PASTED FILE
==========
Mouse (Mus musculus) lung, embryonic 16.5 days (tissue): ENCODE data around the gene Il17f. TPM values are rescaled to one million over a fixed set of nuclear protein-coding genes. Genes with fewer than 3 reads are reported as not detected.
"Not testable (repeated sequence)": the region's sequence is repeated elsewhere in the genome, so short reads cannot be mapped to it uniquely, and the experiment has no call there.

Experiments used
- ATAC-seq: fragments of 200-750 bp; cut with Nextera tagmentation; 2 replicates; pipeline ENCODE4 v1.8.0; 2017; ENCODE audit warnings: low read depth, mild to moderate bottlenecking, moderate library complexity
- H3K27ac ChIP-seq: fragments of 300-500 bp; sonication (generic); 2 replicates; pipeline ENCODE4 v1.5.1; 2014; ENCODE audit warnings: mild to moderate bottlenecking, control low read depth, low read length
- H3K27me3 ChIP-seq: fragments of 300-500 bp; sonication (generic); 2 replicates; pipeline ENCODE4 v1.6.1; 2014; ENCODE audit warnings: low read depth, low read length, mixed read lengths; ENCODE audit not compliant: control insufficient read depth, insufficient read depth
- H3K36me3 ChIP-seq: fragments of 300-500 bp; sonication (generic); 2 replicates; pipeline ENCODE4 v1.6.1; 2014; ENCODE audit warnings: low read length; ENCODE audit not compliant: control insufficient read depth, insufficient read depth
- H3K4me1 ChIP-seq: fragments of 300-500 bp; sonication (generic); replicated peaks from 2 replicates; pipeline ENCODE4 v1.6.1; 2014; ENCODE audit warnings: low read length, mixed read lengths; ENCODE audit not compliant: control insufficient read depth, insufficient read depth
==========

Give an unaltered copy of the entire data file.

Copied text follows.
Mouse (Mus musculus) lung, embryonic 16.5 days (tissue): ENCODE data around the gene Il17f. TPM values are rescaled to one million over a fixed set of nuclear protein-coding genes. Genes with fewer than 3 reads are reported as not detected.
"Not testable (repeated sequence)": the region's sequence is repeated elsewhere in the genome, so short reads cannot be mapped to it uniquely, and the experiment has no call there.

Experiments used
- ATAC-seq: fragments of 200-750 bp; cut with Nextera tagmentation; 2 replicates; pipeline ENCODE4 v1.8.0; 2017; ENCODE audit warnings: low read depth, mild to moderate bottlenecking, moderate library complexity
- H3K27ac ChIP-seq: fragments of 300-500 bp; sonication (generic); 2 replicates; pipeline ENCODE4 v1.5.1; 2014; ENCODE audit warnings: mild to moderate bottlenecking, control low read depth, low read length
- H3K27me3 ChIP-seq: fragments of 300-500 bp; sonication (generic); 2 replicates; pipeline ENCODE4 v1.6.1; 2014; ENCODE audit warnings: low read depth, low read length, mixed read lengths; ENCODE audit not compliant: control insufficient read depth, insufficient read depth
- H3K36me3 ChIP-seq: fragments of 300-500 bp; sonication (generic); 2 replicates; pipeline ENCODE4 v1.6.1; 2014; ENCODE audit warnings: low read length; ENCODE audit not compliant: control insufficient read depth, insufficient read depth
- H3K4me1 ChIP-seq: fragments of 300-500 bp; sonication (generic); replicated peaks from 2 replicates; pipeline ENCODE4 v1.6.1; 2014; ENCODE audit warnings: low read length, mixed read lengths; ENCODE audit not compliant: control insufficient read depth, insufficient read depth